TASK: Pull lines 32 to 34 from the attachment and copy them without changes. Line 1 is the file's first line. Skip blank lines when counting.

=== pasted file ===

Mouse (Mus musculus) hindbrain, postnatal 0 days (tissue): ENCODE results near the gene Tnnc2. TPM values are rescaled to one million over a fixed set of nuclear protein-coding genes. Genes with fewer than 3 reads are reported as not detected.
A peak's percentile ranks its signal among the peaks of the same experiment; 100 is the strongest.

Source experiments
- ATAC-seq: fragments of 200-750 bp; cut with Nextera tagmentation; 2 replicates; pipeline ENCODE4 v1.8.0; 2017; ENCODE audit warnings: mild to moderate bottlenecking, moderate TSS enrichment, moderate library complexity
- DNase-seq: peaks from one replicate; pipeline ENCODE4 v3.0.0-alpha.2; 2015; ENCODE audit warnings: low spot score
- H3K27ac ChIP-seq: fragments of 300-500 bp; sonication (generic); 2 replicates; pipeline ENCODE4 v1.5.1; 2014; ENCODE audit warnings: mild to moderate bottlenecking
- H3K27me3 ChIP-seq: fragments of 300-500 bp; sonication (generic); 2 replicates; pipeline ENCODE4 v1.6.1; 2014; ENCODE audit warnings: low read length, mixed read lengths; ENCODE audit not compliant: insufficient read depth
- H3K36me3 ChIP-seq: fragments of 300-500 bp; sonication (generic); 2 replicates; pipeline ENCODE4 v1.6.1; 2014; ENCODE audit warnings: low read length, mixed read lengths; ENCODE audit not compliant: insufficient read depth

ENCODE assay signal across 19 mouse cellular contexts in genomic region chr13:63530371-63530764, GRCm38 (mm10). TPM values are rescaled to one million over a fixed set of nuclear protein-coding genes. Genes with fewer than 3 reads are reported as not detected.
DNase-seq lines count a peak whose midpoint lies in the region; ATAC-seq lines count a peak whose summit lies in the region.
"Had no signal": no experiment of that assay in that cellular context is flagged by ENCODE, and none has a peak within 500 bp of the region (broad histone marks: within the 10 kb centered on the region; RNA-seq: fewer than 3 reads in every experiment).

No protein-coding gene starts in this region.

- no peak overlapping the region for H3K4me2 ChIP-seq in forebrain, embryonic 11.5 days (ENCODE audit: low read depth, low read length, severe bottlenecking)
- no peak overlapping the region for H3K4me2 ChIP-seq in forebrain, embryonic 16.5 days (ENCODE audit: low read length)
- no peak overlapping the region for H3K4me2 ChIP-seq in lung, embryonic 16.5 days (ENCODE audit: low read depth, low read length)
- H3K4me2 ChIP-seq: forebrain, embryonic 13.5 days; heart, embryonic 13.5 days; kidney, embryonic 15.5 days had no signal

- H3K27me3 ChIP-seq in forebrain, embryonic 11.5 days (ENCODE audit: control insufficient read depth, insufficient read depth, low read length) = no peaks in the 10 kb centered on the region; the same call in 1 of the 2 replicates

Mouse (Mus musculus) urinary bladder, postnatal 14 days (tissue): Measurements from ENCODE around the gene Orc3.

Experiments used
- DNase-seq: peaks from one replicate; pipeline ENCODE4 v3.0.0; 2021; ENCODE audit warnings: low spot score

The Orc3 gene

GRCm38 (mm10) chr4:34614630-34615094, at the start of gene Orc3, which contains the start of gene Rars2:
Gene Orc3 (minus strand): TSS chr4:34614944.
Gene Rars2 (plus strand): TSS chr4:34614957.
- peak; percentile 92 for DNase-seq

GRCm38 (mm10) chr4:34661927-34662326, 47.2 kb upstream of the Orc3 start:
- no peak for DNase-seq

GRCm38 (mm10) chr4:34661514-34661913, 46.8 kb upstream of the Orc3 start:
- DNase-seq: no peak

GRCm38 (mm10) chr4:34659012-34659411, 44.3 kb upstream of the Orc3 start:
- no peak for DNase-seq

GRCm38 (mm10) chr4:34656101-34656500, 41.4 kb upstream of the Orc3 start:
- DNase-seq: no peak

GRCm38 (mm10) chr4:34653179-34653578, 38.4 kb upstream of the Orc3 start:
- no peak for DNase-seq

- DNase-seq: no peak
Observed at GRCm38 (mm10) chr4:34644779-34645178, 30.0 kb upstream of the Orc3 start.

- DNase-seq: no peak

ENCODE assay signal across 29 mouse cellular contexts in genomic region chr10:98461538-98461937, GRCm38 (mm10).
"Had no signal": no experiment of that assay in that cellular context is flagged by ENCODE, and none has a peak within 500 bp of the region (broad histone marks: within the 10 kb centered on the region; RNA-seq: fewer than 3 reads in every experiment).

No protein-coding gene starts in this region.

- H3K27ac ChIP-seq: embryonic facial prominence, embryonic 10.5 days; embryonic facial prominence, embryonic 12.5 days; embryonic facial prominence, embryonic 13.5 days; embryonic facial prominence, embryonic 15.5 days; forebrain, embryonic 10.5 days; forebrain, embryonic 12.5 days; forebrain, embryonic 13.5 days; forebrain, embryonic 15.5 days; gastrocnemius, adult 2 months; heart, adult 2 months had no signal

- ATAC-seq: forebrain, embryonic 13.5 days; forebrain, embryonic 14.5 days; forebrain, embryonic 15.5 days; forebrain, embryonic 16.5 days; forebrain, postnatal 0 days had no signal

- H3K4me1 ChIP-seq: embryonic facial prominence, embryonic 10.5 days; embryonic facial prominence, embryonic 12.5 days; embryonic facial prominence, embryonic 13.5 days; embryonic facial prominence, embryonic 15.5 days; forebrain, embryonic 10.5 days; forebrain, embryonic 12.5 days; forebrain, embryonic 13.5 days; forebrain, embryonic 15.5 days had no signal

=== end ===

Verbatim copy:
GRCm38 (mm10) chr4:34656101-34656500, 41.4 kb upstream of the Orc3 start:
- DNase-seq: no peak

GRCm38 (mm10) chr4:34653179-34653578, 38.4 kb upstream of the Orc3 start: